w-4 tax form & withholding

tackling income taxes

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how's it going?

what's in this lesson?

When you think of taxes, what’s the first thing that comes to mind? For us, it’s all those freakin’ forms we need to fill out. In this lesson, we’ll cover the W-4 tax form, a key one for salaried employees, and what it means to “withhold” taxes.

w-4 tax form & withholding

tackling income taxes

Share

Share on facebook
Share on twitter
Share on linkedin
Share on email

what's in this lesson?

When you think of taxes, what’s the first thing that comes to mind? For us, it’s all those freakin’ forms we need to fill out. In this lesson, we’ll cover the W-4 tax form, a key one for salaried employees, and what it means to “withhold” taxes.

w-4 tax form & withholding

tackling income taxes

When you think of taxes, what’s the first thing that comes to mind? For us, it’s all those freakin’ forms we need to fill out. In this lesson, we’ll cover the W-4 tax form, a key one for salaried employees, and what it means to “withhold” taxes.

overview

What is a W-4 tax form?

A W-4 is a tax form that you fill out when starting a full-time salaried job to indicate your tax situation and preferences to your employer.

 

What info do you provide in a W-4?

You give your employer your personal information – name, address, social security (make sure it’s all real, no catfishing the IRS) AND how much you want withheld from your paycheck.

 

What does withholding mean?

Withholding is the amount that doesn’t get included in your paycheck and is instead paid directly to the IRS in the form of taxes.

 

More vs. less withholding

Deciding withholding is basically a “now or later” conversation you need to have with yourself. When more money is withheld, that means the employer pays taxes directly to the government for you. Less withholding now means you get more money in your pocket now, but you’ll have to pay more later.

 

Get to know the W-2

We’ll talk more about this one later on, but the information and results of what you input on your W-4 are ultimately reflected on your W-2 tax form. Your employer will send you your W-2 tax form, which you’ll use to file your tax returns. The amount of taxes withheld will be shown on that document so the IRS knows what’s up.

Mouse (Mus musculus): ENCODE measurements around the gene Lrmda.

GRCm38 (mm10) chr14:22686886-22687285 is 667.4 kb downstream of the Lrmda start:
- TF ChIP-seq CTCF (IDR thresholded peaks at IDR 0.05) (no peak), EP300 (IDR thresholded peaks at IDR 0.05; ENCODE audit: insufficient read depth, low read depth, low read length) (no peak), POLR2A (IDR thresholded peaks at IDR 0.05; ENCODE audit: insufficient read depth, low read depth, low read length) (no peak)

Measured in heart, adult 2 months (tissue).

Your W-4 is key for a salaried job, but what if you’re a contract worker or freelancer? Check out the next lesson!

 

Source(s): IRS

How's it going?

resources

overview

What is a W-4 tax form?

A W-4 is a tax form that you fill out when starting a full-time salaried job to indicate your tax situation and preferences to your employer.

 

What info do you provide in a W-4?

You give your employer your personal information – name, address, social security (make sure it’s all real, no catfishing the IRS) AND how much you want withheld from your paycheck.

 

What does withholding mean?

Withholding is the amount that doesn’t get included in your paycheck and is instead paid directly to the IRS in the form of taxes.

 

More vs. less withholding

Deciding withholding is basically a “now or later” conversation you need to have with yourself. When more money is withheld, that means the employer pays taxes directly to the government for you. Less withholding now means you get more money in your pocket now, but you’ll have to pay more later.

 

Get to know the W-2

We’ll talk more about this one later on, but the information and results of what you input on your W-4 are ultimately reflected on your W-2 tax form. Your employer will send you your W-2 tax form, which you’ll use to file your tax returns. The amount of taxes withheld will be shown on that document so the IRS knows what’s up.

Your W-4 is key for a salaried job, but what if you’re a contract worker or freelancer? Check out the next lesson!

 

Source(s): IRS

Lessons in this course:

resources

onomy-resources

lessons

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